Similarly, common sense tells you that if the Mediaeval Warm Period saw temperatures much higher than today (including grapes being grown in the north of England) at a pre-industrial time when CO2 was much lower, then CO2 is unlikely to be the cause of rising temperatures in the 21st century.
    Common sense simply isn’t a good guide to interpreting the truth of scientific theories.

    Reply
    • Alan Wilkinson

       /  1st December 2019

      Common sense can guide what should be tested. Data will decide truth.

      Reply
  8. NOEL

     /  1st December 2019

    Aw why shouldn’t this new generation have to face fear.
    Nuclear doomsday clock, acid rain, every fourth house to have an AIDs patient,,Y2K, I forget the order.

    Reply
    • Kitty Catkin

       /  1st December 2019

      You forgot the communist threat.

      Reply
      • Gezza

         /  1st December 2019

        My oath ! The commies were everywhere.

        Reply
        • Kitty Catkin

           /  1st December 2019

          And hardly anyone realised that the Cossacks were ferociously anti-Communist and would have been furious at being associated with Communism. They were on the side of the White Russians.

          Ferocious is the word;I read one of their punishments/tortures before I could stop myself in Gorky’s Taras Bulba and wished that I hadn’t.

          Reply
          • Gezza

             /  1st December 2019

            And hardly anyone realised that the Cossacks were ferociously anti-Communist

            That’s true. I never made that connection until years afterwards because at the time I just associated the fur hats & outfits with Russians & thought the ad was hilariously OTT.

            Reply
  9. Griff.

     /  1st December 2019

    And while our media has moved recently to not provide publicity to denialist cranks, they should apply the same sort of restrictions to apocalypse cranks. Neither are supported by most science, nor by common sense.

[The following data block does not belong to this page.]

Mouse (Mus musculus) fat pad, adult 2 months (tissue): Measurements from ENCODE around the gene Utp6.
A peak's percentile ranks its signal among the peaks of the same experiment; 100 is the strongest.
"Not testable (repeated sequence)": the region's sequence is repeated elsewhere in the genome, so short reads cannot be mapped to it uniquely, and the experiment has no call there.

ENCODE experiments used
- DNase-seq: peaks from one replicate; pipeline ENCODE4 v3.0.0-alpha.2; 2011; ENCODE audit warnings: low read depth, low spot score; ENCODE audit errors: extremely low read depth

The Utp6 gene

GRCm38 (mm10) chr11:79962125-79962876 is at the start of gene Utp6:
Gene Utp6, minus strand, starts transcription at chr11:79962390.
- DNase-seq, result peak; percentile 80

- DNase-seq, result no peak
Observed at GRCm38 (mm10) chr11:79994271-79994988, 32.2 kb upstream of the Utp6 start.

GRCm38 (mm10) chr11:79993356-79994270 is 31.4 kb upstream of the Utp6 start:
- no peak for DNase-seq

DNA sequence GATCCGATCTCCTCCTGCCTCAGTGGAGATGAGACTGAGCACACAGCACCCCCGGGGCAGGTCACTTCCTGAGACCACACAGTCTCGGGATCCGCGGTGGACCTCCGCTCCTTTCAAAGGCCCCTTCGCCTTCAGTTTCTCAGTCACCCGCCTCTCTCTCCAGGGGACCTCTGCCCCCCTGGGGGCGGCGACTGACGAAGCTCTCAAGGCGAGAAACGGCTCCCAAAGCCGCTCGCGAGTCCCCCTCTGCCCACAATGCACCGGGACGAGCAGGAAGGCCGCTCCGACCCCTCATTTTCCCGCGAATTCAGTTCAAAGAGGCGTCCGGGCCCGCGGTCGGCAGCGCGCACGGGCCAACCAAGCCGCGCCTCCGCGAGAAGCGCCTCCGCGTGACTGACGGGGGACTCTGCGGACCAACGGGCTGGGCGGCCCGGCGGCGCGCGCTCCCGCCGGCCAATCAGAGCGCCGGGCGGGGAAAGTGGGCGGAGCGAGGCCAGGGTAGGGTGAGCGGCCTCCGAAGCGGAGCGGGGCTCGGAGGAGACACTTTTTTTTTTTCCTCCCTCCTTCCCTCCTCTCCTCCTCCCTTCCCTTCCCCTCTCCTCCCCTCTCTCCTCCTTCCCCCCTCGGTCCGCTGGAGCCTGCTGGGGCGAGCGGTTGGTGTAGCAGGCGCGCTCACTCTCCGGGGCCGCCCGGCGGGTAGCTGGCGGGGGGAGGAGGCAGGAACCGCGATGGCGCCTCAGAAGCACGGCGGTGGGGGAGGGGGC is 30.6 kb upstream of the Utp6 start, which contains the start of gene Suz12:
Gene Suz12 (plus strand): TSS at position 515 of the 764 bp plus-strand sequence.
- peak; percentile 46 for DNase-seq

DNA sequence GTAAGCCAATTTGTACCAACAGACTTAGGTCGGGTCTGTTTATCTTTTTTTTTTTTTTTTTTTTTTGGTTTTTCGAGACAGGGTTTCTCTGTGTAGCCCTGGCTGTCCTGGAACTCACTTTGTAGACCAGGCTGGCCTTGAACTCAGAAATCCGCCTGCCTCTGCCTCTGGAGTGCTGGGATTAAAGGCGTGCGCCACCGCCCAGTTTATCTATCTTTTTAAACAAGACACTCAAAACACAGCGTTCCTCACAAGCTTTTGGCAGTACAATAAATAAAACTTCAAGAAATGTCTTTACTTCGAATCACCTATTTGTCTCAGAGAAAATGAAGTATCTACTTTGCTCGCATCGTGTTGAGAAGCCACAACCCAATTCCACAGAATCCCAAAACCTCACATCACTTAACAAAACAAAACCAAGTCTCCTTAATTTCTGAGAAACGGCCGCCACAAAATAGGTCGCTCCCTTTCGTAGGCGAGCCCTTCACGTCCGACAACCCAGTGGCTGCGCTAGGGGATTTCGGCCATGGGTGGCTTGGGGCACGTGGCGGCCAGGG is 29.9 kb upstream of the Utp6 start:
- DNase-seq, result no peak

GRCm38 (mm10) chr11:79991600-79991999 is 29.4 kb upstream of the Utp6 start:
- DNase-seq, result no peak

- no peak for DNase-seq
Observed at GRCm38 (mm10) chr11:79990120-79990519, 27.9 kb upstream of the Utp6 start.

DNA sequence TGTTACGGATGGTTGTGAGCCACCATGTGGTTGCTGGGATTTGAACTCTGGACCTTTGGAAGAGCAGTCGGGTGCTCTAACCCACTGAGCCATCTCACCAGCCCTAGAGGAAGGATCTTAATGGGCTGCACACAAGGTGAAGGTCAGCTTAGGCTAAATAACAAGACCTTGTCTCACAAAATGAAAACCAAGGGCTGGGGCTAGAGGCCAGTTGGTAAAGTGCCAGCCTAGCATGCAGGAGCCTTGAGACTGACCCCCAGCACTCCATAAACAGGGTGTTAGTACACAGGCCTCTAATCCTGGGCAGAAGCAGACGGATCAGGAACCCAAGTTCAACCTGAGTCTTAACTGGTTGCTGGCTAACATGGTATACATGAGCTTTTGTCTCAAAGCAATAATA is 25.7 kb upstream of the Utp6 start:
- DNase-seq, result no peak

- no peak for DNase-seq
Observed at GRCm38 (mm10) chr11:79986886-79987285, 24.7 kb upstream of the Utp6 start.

You are wrong Pete
    Climate tipping points — too risky to bet against
    27 NOVEMBER 2019
    https://www.nature.com/articles/d41586-019-03595-0

    Politicians, economists and even some natural scientists have tended to assume that tipping points1 in the Earth system — such as the loss of the Amazon rainforest or the West Antarctic ice sheet — are of low probability and little understood. Yet evidence is mounting that these events could be more likely than was thought, have high impacts and are interconnected across different biophysical systems, potentially committing the world to long-term irreversible changes.

    Here we summarize evidence on the threat of exceeding tipping points, identify knowledge gaps and suggest how these should be plugged. We explore the effects of such large-scale changes, how quickly they might unfold and whether we still have any control over them.

    In our view, the consideration of tipping points helps to define that we are in a climate emergency and strengthens this year’s chorus of calls for urgent climate action — from schoolchildren to scientists, cities and countries.

    The Intergovernmental Panel on Climate Change (IPCC) introduced the idea of tipping points two decades ago. At that time, these ‘large-scale discontinuities’ in the climate system were considered likely only if global warming exceeded 5 °C above pre-industrial levels. Information summarized in the two most recent IPCC Special Reports (published in 2018 and in September this year)2,3 suggests that tipping points could be exceeded even between 1 and 2 °C of warming (see ‘Too close for comfort’).

    Reply
    • There is risk of exceeding a tipping point, but I think that’s far from certain – it’s more of a hypotheses than anything. It’s very unclear when a tipping point might be reached and also any timeframe and severity that may result.

      There’s a risk but an unknown risk. we can’t plan for and allow for al possibilities.

      And suddenly changing our whole economic and political systems raise risks substantially, and could cause far more problems than whatever climate change eventuates.

      Reply
      • Griff.

         /  1st December 2019

        Pete.
        See the chart above .
        Without radical change we are presently on course for 3C or more.
        The risk is such that if the worse happens you will not be worrying about the economy you will be worrying about the next meal.

        Oh and Pete.
        I can make an educated guess why you have kept me on moderation for so long .
        I long ago achieved my goals on that issue .
        You have my honest commitment to no longer expose you to that risk. If I do so again on here you are welcome to permanently ban me .

        Reply